A Brexit wouldn’t just weaken the pound — it would jeopardize its status as a reserve currency used in world trade, according to S&P Global Ratings.
Sterling lags only the dollar and euro in central banks’ holdings, a legacy of Britain’s large economy, its trusted legal system and use of the global lingua franca. But a vote to leave the European Union on June 23 may dethrone the pound and would even threaten the nation’s top AAA credit rating, says S&P.
“A U.K. departure from the EU could put sterling’s reserve status at risk by deterring foreign direct investment and other capital inflows,” London-based analyst Frank Gill wrote.
“Sovereigns controlling a reserve currency benefit from extensive external and monetary flexibility, which supports government creditworthiness.”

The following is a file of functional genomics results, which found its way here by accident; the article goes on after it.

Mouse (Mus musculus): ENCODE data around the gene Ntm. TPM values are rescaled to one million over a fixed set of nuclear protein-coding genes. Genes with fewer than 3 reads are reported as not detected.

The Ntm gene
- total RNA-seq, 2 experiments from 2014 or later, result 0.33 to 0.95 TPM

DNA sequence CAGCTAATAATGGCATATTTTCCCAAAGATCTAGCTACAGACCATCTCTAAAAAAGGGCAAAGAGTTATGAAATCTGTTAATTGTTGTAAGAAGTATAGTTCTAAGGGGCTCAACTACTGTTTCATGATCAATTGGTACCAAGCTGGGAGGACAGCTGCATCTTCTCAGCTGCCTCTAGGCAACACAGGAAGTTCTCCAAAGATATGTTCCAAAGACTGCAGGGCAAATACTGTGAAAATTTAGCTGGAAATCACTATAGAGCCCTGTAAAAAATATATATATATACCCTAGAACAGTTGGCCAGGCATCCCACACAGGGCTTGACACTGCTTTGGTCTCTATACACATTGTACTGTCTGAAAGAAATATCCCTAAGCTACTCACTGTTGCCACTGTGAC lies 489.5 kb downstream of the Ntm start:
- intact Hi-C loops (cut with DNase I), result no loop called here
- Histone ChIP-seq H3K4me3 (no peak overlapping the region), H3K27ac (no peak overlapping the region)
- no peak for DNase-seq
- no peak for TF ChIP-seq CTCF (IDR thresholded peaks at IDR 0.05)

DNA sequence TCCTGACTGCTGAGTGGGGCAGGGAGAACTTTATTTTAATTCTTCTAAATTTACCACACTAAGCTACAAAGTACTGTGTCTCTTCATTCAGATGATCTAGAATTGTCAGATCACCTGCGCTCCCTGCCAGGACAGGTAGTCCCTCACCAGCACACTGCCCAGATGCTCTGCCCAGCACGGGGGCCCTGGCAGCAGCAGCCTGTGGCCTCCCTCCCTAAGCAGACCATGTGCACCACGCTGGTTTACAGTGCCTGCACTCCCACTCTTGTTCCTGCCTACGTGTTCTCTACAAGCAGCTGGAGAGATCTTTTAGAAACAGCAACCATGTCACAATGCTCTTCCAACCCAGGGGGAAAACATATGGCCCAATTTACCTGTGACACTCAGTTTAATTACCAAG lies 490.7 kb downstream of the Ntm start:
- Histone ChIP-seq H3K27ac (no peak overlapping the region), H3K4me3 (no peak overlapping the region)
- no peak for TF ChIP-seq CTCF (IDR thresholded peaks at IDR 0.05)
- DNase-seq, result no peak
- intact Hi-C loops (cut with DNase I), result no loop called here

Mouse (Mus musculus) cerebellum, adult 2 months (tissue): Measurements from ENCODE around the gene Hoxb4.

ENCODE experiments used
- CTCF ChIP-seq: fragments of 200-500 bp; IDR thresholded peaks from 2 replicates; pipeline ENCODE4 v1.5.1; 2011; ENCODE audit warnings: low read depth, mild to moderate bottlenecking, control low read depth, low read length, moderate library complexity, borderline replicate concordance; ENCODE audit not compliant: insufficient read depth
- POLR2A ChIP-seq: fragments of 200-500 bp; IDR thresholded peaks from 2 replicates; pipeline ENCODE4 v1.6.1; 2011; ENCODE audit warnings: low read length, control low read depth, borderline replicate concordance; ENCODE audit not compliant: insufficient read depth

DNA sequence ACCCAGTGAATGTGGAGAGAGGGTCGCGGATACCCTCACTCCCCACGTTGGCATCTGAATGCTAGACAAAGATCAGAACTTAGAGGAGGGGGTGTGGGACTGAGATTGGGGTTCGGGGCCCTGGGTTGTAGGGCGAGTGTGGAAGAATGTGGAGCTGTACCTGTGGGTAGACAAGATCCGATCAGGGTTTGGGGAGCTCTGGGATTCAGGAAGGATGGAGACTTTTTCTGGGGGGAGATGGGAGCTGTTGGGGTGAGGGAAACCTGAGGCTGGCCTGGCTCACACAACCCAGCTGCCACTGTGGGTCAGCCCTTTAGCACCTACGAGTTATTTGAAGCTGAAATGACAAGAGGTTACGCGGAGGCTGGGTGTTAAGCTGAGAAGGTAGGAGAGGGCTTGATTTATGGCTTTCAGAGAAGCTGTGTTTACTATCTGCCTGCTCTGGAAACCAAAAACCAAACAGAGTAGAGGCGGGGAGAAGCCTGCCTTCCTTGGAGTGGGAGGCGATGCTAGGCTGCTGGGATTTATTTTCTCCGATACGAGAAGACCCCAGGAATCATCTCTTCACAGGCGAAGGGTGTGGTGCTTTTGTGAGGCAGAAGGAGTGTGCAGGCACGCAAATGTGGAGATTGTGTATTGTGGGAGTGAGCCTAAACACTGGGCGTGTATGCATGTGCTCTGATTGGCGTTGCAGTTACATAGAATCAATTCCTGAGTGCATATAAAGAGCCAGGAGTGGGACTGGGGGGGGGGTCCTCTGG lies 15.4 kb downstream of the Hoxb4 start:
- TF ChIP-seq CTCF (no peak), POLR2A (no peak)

The pound rose 0.1 percent to $1.4653 as of 11:45 a.m. London time, leaving its decline this year at less than 1 percent. It has rallied in recent weeks on speculation its pre-referendum slide was overdone and as some opinion polls suggest the campaign to keep the U.K. in the world’s biggest single market is gaining strength.
Sterling gained 0.1 percent to 76.03 pence per euro and touched the strongest level in more than three months.